All this garlic has turned us into a vast army of urbanely middle-class undead

Will Self's "Real Meals" column.

New Statesman
All the garlic. Photograph: Getty Images

Nick Lezard, whom I met at Prezzo for one of our twice-per-lustrum inter-columnar suppers, told me that prezzo means “price” in Italian. Nick is good at languages but he couldn’t be certain whether this restaurant chain was named after the common nounal form of the word, or the verbal one “priced”, which prezzo can also mean. Does it matter? Surely not, after all it can be safely asserted that once you’ve named so many eateries in such a way you clearly understand the value of nothing.

What Nick didn’t know – but I did, having laboriously scrolled through their listings – was quite how many Prezzos there are in Britain: 188. A scattering of this multitude are located in big city centres but on the whole Prezzos loiter in the smaller towns, the Basingstokes and Nuneatons, where they wait to pounce on unsuspecting punters and feed them trattoria fare – pasta, pizza, scallopini – continuing that strange inversion plague of vampirism, whereby in the past 20 years quantities of garlic have transmogrified the provisional petite-bourgeoisie into a vast army of urbanely middle-class undead.

Blah factor

I had toyed with the idea of reviewing Prezzo and Zizzi (126 outlets) in a single day, on the grounds that they’re both chains that manifest the blah factor in spades; but a wiser organ than my stomach prevailed and I resolved there was only so much dark-wood laminate I could bear to look upon. So much dark-wood laminate and so many artfully arranged wine bottles (in Prezzo these are fanned out in a rack shaped like the arched window on Play School, begging the question: what’s through it today? To which the answer can only be: rehab). Nick – absurd Brief Encounter-inflected anachronism that he is – ordered a glass of Chianti from the black-aproned Euroserf, but she snapped that they only had Shiraz (£5.60 x2, “soft and dry with a good concentration of blackcurrant fruit and spicy overtones”). The Euroserf growled whether I wanted a large or a small mineral water, and when I asked for specificity she testily conceded that “large” was a litre.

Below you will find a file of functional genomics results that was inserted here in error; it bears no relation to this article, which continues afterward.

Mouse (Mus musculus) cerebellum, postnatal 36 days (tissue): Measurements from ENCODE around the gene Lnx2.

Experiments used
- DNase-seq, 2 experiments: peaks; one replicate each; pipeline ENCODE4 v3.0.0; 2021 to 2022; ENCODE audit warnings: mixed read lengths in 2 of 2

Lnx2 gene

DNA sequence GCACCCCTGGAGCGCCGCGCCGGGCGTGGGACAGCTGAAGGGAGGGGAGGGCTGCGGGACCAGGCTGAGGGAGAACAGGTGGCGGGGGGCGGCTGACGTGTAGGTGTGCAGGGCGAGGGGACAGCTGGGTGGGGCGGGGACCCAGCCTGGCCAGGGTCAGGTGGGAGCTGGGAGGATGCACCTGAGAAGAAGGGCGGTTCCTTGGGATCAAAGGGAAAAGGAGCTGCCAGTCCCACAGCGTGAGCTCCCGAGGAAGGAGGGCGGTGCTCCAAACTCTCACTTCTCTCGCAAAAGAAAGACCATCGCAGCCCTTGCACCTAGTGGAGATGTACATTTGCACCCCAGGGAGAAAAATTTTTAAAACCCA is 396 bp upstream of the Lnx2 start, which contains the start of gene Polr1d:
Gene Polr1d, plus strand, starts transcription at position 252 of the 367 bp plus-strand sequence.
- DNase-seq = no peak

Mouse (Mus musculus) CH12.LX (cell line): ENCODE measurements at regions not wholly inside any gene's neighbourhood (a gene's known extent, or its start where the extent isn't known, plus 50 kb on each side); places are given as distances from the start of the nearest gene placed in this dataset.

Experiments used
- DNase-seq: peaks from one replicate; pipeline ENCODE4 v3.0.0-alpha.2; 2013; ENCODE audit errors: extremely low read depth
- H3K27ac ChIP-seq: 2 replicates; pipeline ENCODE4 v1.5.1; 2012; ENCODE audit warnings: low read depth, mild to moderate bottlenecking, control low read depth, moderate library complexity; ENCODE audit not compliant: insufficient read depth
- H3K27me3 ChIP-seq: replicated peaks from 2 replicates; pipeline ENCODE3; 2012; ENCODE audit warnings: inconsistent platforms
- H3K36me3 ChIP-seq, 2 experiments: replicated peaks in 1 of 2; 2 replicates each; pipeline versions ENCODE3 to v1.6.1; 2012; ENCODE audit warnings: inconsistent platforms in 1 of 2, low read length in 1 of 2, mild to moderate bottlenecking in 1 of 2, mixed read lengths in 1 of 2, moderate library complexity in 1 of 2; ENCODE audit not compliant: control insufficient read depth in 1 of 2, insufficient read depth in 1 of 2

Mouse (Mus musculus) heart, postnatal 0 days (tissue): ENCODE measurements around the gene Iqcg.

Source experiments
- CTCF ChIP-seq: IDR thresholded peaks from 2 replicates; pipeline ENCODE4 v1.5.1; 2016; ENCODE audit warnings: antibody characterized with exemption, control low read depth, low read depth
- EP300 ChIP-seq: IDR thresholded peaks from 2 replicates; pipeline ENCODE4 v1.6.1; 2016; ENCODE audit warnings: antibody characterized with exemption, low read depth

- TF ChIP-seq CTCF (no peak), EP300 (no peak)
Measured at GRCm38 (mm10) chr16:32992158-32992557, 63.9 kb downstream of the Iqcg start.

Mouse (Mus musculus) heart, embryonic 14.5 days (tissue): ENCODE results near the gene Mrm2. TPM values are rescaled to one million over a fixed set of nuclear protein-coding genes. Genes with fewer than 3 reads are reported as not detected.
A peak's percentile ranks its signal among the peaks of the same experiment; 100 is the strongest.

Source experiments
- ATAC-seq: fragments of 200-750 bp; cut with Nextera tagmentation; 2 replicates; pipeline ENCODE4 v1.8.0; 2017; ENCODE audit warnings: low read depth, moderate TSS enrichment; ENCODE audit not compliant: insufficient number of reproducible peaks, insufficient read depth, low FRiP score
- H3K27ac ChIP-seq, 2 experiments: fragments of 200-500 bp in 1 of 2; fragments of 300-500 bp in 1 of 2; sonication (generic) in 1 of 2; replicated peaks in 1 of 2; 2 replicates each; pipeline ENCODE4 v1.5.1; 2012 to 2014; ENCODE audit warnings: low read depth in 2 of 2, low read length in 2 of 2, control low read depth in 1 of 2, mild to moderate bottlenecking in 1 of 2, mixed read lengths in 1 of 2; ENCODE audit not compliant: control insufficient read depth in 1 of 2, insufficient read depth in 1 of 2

A litre! What kind of a weirdo goes into a chain restaurant on a Wednesday evening and drinks enough mineral water to leach the amino acids from his brain? Well, quite a lot of them actually – the joint was packed, and on almost every table there several bottles of the pricey fizz (£3.95). We ordered crab cakes (£5.65 x2), Nick said he would “try” the lasagne (£9.75), and I risked the Pollo Siciliana (£12.50), which was glossed on the menu as “Chargrilled chicken breast, prosciutto ham and plum tomato slices baked with our own blend of cheese”. In the event, both dishes looked like blobs of cheesy gloop – mine had the consistency and warmth of flip-flops left out in English summer sun, Nick’s was cold in the middle. “Has it been microwaved?” I asked him and he grimly replied, “I suspect not even that.”

Did we complain? No – because life’s too short and I operate on my own form of Pascal’s Wager, reasoning that in the unlikely event that at the moment of my death I discover that the deity is a 22-year-old Slovakian girl in a tomatosauce- flecked black apron, I’ll be pleased that I didn’t. Anyway, Nick and I had become too embroiled in a mild contretemps about salad to bother with anything as prosaic as the food. Nick claimed that he only ever ordered salad in France – “a nice frisée with lardons” was the phrase he had the snobbery to use – while when he was in Blighty he preferred to get down with the herbage in the privacy of his own hovel.

Rocket man

I had ordered a rocket and Grana Padano salad (£3.50), on the grounds that I simply wasn’t fulfilling my daily lactose quota, but in the event my Sicilian gloop came with an adequate salad garnish. Nick, while helping himself to forkfuls of my rocket, said he’d once seen a flyon- the-wall documentary in which British sous-chefs sat around with their sweaty feet in boxes of salad. Why he imagines their Gallic counterparts could never be guilty of such bestial behaviour is beyond me – but unlike most of Prezzo’s clientele, Nick fancies himself, despite all appearances to the contrary, as some sort of Proustian character, who turns down the Duchesse de Guermantes’s invitations in order to slum it with his friends.

We finished off with a single espresso each (£1.90 x2), and I paid the bill. Nick offered to divvy up – he even had his wallet out – but I find myself constitutionally incapable of going Dutch with anyone quite as Francophile as him, especially in a chain Italian restaurant run by Englishmen based in Essex.